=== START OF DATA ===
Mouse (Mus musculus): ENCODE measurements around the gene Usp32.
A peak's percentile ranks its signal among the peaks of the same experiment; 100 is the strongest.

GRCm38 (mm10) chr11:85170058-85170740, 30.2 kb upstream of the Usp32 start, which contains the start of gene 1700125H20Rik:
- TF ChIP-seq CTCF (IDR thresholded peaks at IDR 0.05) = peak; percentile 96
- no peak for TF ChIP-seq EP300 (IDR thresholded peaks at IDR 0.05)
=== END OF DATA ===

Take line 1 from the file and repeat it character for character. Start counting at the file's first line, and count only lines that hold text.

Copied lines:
Mouse (Mus musculus): ENCODE measurements around the gene Usp32.